The CIHR Institute of Population and Public Health, in collaboration with the CIHR Institutes of Health Services and Policy Research, the CIHR Institute of Indigenous Peoples Health, and the CIHR Institute of Infection and Immunity.
For More Information
For additional information, please visit the CIHR COVID 19 Vaccine Confidence website for
- Program guidelines
- Application forms
- Evaluation criteria
The purpose of this funding opportunity is to support research that will inform effective strategies to improve COVID-19 vaccine confidence and in turn, uptake, among populations experiencing systemic inequities, conditions of marginalization, Indigenous Peoples and/or among populations who are historically under-vaccinated. This research initiative encourages the consideration of structural, contextual, intersectional5 and historical barriers influencing risk perceptions and health behaviours related to vaccination across multiple levels (e.g., individual, community, population). Given the wide-ranging reasons for vaccine hesitancy, there is a strong need for community-based, evidence-informed, interdisciplinary and intersectoral approaches that integrate the social sciences. Collaborative partnerships with key stakeholders (eg. communities, knowledge users, healthcare providers, thought leaders, and Indigenous Leaders, Elders and Knowledge Keepers) to leverage existing resources and capacity within communities will be needed. Therefore, this funding opportunity is designed to support community-based research approaches, such as (but not limited to):participatory action research (PAR), Indigenous methodologies, empowerment evaluation approaches, community asset mapping, and citizen science.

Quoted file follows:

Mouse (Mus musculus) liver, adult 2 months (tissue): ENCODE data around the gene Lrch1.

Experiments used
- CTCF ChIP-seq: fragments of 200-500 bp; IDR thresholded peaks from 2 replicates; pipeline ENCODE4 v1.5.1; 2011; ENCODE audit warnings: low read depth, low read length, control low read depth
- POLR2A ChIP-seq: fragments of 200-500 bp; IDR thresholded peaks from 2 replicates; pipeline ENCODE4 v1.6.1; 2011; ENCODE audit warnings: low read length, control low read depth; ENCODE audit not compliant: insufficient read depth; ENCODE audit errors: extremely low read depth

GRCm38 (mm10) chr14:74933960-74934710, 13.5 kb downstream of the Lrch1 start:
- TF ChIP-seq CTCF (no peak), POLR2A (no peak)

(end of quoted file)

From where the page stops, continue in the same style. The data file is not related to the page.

The specific objectives of this funding opportunity are to advance knowledge and strategies on how to increase vaccine confidence in populations experiencing conditions of marginalization, Indigenous Peoples and/or populations who have historically been under-vaccinated, including how to address structural, contextual, intersectional and historical barriers to vaccination by:
- Addressing knowledge gaps related to understanding the causes and contributing factors to lower vaccination confidence associated with COVID-19, and provide communities, healthcare providers, and public health and health system leaders with actionable evidence to improve vaccine confidence and uptake in clinical and/or community contexts; and
- Designing, implementing and/or evaluating promising interventions to increase vaccine confidence, including a focus on which approaches are most effective, in which populations and contexts, and why (implementation science approach).
First Nations, Inuit and Métis including Urban Indigenous communities
For applications addressing vaccine confidence among Indigenous Peoples applicants are encouraged to use a distinctions-based approach and to identify structural, contextual, and historical barriers that explain inequities in uptake and inform strategies for meaningful and culturally safe solutions. Projects must prioritize First Nations, Inuit and Métis Peoples and communities, including Urban Indigenous communities, in leading their own research, and include an approach based on Indigenous knowledge systems.
Applicants whose proposed research will involve Indigenous Peoples should consult the Tri-Council Policy Statement (TCPS 2 - Chapter 9 Research Involving the First Nations, Inuit and Métis Peoples of Canada) for guidance on research design.
For an application to be eligible:
The Nominated Principal Applicant must be:
An independent researcher knowledge user affiliated with a Canadian postsecondary institution and/or its affiliated institutions (including hospitals, research institutes and other non-profit organizations with a mandate for health research and/or knowledge mobilization) at the time of funding.< >